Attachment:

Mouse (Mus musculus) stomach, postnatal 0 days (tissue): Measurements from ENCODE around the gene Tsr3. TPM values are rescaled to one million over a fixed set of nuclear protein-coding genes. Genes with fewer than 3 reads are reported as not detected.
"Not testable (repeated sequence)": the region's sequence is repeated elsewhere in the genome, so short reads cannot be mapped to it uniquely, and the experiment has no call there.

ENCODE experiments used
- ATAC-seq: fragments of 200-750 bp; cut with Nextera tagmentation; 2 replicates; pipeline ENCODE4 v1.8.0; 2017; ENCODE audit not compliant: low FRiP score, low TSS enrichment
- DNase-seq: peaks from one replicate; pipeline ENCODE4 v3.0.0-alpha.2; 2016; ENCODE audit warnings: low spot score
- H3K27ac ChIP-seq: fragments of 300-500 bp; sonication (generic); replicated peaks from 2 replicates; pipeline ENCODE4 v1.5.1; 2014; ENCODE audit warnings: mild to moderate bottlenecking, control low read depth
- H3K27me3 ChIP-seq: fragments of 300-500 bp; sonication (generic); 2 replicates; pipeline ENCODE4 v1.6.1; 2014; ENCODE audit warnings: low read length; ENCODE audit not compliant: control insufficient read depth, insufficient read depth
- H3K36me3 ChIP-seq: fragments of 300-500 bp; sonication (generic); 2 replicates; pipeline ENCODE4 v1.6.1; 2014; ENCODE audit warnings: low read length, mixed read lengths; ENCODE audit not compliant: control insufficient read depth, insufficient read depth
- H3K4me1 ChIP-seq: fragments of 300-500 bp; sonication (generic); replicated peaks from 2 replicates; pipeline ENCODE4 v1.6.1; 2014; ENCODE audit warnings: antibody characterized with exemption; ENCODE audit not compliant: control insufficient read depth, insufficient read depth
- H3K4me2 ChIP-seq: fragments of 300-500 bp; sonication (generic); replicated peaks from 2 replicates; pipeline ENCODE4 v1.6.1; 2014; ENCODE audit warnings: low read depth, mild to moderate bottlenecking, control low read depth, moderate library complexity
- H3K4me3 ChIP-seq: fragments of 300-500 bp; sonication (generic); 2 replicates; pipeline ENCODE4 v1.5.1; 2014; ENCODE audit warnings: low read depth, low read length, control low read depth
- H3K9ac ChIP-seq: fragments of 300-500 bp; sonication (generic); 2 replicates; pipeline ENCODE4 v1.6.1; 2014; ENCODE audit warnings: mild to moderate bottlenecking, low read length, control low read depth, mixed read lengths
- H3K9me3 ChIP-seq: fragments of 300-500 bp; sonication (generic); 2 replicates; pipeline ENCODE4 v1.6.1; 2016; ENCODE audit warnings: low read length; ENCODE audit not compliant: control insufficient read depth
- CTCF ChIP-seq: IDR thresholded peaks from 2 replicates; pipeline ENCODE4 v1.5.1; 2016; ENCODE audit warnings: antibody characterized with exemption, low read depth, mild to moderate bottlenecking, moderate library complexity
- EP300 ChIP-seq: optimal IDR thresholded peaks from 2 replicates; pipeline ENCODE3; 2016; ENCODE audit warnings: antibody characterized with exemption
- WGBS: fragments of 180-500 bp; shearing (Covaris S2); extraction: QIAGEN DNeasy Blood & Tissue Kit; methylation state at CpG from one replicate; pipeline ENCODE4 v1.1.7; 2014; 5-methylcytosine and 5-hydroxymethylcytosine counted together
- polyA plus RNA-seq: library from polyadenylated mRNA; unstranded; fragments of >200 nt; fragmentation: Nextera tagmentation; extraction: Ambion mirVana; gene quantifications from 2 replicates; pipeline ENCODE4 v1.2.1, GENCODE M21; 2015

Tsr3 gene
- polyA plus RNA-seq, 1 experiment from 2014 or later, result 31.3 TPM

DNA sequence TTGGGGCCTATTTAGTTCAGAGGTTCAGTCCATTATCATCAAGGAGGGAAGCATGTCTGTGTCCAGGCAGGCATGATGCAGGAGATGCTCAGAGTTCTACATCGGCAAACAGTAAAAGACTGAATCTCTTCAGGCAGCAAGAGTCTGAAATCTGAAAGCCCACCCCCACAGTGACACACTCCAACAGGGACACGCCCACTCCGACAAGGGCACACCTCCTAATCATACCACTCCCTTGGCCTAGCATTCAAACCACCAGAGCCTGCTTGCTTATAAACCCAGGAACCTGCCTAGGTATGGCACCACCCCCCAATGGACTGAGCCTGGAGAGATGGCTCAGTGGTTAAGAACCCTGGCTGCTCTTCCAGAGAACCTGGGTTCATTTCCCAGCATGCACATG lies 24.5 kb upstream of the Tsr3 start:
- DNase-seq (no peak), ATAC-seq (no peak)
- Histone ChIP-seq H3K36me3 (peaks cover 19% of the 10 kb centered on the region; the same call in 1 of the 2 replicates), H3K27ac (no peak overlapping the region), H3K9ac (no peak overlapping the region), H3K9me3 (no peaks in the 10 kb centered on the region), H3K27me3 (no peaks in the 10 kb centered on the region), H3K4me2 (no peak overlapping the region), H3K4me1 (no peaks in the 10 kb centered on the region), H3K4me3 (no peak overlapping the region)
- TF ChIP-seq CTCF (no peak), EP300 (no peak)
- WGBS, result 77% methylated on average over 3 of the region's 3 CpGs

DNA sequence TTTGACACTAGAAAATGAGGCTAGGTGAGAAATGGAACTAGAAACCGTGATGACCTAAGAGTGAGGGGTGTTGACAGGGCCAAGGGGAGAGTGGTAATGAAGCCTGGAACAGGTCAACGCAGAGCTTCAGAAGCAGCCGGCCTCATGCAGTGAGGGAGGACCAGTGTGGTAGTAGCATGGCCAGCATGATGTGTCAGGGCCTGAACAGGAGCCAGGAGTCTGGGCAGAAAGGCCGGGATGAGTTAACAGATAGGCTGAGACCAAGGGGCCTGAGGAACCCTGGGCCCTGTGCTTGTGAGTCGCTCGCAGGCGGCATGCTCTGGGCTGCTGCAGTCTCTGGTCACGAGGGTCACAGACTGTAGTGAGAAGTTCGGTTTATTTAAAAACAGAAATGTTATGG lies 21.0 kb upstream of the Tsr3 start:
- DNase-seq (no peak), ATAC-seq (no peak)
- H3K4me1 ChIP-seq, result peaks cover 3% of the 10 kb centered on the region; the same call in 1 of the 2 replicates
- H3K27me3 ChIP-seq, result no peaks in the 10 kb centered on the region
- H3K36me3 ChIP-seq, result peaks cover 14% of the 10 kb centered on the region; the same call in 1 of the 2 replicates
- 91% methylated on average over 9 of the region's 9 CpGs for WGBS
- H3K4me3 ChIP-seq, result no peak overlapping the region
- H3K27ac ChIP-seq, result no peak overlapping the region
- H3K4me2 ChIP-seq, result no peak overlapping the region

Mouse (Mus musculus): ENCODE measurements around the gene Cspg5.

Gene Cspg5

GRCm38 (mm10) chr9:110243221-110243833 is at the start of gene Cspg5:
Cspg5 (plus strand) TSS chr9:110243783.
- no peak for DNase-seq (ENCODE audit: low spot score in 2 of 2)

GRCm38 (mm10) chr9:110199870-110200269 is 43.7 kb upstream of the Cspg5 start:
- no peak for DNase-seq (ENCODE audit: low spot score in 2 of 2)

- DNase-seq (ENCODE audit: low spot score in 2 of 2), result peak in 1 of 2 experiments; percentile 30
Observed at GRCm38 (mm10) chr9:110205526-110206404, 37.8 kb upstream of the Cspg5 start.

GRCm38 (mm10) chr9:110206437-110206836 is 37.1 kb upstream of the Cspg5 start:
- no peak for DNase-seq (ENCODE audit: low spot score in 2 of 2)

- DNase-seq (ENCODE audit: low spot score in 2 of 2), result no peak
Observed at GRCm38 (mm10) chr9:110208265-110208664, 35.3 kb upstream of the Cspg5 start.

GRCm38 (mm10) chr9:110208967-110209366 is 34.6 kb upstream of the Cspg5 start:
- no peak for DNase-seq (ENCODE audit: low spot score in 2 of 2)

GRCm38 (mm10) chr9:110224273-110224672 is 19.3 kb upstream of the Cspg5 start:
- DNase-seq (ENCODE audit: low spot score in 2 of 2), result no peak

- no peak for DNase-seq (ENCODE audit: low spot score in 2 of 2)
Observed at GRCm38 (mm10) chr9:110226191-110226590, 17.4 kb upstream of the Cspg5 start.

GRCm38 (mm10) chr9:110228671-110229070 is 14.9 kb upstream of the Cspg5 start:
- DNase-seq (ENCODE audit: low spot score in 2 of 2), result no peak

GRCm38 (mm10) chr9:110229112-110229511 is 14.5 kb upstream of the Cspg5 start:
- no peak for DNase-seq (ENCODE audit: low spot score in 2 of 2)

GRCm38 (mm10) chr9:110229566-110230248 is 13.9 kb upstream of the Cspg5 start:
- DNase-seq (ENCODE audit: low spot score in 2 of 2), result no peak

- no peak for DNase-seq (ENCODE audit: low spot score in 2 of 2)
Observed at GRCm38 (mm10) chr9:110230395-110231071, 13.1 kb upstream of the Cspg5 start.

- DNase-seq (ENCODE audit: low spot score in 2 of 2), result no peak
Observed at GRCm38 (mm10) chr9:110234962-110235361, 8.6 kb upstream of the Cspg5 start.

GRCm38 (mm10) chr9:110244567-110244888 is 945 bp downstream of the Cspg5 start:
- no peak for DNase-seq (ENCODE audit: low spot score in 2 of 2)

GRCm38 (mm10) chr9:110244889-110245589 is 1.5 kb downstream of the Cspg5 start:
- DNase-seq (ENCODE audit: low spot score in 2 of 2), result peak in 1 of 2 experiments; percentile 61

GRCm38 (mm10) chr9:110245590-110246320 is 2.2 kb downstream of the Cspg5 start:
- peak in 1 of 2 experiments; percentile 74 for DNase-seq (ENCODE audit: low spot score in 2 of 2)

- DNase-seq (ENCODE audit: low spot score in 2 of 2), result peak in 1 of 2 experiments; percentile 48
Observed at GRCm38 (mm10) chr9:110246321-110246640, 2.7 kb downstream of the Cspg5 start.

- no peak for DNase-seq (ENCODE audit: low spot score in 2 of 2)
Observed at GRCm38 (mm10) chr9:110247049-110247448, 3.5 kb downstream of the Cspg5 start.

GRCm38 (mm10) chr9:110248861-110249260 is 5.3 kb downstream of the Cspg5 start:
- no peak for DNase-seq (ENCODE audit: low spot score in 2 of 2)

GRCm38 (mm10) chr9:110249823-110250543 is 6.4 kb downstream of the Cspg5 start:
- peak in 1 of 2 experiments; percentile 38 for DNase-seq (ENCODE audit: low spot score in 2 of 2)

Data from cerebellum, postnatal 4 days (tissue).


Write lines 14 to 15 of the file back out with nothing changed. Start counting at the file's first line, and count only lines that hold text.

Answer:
- CTCF ChIP-seq: IDR thresholded peaks from 2 replicates; pipeline ENCODE4 v1.5.1; 2016; ENCODE audit warnings: antibody characterized with exemption, low read depth, mild to moderate bottlenecking, moderate library complexity
- EP300 ChIP-seq: optimal IDR thresholded peaks from 2 replicates; pipeline ENCODE3; 2016; ENCODE audit warnings: antibody characterized with exemption